According to Snell, the artisan sector is right behind agriculture in creating global economies. “IFAA is thrilled to find in Arlington, Texas the right partners—the Arlington Visitors and Convention Bureau, the University of Texas at Arlington, Arlington Cultural Tourism Council, civic leaders, and stellar community leaders in Linda Dipert and Tony Pompa—to help create more opportunities for artisan-entrepreneurs from around the world,” Snell wrote.
Confusion about what folk art really is concerns the event organizers who worry about the misconceptions of this type of artistry. “Folk art is generally primitive, it is utilitarian, it’s one-off and it’s beautiful,” Dipert said. “And people will so enjoy seeing the artists wear their native costumes throughout the market – the whole thing is so beautiful.”
Many of the artists, Dipert said, have never been outside their villages before they come to the U. S. market and have no idea of the monetary value of their time or artwork. The IFAA teaches them how to price their work and how the distribution chain works. They arrange for their visas and teach them about basic business tools such as business cards.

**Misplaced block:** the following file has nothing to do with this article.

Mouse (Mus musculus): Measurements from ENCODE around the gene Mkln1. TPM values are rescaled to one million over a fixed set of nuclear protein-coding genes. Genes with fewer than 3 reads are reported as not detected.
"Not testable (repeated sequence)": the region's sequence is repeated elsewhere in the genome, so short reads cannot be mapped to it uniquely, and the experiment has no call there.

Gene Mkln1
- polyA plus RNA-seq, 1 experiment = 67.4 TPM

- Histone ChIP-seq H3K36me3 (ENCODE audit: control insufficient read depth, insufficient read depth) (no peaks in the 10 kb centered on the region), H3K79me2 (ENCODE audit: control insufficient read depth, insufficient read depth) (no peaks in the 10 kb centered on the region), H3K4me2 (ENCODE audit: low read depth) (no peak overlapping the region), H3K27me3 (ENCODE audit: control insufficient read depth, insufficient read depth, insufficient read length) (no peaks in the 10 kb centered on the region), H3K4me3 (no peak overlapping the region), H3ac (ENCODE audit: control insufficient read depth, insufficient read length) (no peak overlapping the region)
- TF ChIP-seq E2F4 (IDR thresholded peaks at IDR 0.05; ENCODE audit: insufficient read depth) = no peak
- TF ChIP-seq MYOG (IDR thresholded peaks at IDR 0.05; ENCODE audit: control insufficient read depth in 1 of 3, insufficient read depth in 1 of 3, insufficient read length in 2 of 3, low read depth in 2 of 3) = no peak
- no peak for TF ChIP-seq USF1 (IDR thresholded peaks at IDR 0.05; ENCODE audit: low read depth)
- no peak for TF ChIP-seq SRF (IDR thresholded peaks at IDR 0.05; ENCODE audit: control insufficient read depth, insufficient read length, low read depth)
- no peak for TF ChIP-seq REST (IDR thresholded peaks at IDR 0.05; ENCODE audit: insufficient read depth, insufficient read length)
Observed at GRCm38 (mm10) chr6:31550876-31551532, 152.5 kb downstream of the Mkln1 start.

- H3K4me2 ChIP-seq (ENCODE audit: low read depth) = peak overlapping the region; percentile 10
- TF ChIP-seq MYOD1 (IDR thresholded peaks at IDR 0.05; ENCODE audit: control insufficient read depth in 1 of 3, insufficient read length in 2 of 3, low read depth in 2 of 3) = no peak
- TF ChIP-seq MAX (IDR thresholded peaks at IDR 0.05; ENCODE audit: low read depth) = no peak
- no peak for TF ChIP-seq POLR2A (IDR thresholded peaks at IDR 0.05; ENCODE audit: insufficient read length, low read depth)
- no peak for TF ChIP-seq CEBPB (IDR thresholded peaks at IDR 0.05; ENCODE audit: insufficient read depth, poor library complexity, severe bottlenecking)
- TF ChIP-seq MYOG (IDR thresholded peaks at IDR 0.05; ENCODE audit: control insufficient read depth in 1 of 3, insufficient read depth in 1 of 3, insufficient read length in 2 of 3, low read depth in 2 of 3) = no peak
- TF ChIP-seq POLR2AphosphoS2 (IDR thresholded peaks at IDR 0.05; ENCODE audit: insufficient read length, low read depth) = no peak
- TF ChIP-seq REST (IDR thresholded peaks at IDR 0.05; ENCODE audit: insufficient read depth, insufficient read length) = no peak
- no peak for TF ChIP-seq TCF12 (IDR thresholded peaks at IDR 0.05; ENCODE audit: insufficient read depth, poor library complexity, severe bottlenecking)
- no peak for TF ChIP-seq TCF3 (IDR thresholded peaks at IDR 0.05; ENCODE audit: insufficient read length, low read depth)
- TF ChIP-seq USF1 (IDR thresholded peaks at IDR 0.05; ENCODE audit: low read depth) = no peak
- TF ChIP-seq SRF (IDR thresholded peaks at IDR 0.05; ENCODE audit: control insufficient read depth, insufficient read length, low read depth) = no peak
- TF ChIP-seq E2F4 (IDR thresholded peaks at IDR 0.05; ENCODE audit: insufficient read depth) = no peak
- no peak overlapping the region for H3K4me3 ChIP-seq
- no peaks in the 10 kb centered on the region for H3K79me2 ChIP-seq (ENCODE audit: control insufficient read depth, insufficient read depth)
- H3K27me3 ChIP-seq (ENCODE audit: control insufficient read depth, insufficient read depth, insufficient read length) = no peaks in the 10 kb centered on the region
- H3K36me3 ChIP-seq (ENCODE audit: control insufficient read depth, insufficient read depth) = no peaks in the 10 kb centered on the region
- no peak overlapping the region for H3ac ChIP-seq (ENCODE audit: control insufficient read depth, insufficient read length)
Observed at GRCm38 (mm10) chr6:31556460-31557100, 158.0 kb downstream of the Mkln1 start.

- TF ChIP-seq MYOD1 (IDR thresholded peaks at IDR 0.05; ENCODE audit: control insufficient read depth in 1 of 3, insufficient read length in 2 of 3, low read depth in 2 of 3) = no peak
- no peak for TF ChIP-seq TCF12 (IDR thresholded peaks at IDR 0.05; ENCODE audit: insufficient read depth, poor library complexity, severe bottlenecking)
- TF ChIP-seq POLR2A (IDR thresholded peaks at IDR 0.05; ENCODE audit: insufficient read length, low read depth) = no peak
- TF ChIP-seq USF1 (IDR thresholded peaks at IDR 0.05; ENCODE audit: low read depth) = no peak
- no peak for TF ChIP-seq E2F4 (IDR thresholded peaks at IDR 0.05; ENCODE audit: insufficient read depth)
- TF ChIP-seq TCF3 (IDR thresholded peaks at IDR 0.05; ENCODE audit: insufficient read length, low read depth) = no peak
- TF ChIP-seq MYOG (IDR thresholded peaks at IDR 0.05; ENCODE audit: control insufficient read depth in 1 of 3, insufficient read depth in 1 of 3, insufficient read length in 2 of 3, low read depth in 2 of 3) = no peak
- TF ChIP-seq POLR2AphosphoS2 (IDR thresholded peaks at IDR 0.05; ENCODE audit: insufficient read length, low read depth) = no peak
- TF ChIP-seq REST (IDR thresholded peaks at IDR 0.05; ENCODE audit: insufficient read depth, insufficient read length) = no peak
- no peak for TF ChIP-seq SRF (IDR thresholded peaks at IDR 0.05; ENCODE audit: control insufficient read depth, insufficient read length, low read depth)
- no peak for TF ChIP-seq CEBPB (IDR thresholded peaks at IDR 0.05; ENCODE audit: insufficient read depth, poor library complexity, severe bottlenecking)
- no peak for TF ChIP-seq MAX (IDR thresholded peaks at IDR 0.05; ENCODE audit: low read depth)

Each artist has their own story, like Gulnora Odilova from Uzbekistan and the elaborate textile works she creates into ornate embroidered designs on hats, boots, purses and apparel. Gulnora’s ancestors are believed to have created the intricate technique of Shakhrisabz embroidery back in the 17th century.
Or there’s Didi and Bishnu Shrestha from Nepal who work with a team of women at a felting table to create scarves and purses by fusing felt with fabric. Using their traditional felting skills, they create one-of-a-kind artistic pieces.
“I think our city is the perfect spot for the market because Arlington is the second most diverse city in Texas with the fifth most diverse school district and university,” Dipert said. “Diversity champions innovation, and this sets us apart from the rest of the DFW area. I love that we have all this.”
As for the future of the Arlington Folk Art Market, Dipert envisions the event transitioning from a private grassroots effort to a city-owned event managed perhaps by the Arlington Convention & Visitors Bureau. “I’m willing to continue heading up the project until the time is right to hand it off,” Dipert said.
If you go
A Night in Old Havana VIP Shopping Event, 6 to 9 p.m.
Tickets: $150 each and include all day entrance to Saturday Market
Early Bird Shopping 8 to 10 a.m.; tickets $25
General Admission from 10 a.m. to 6 p.m.; tickets $10
Evening Market from 6 to 8 p.m.; free admission
Children age 16 and under enter free all day Saturday.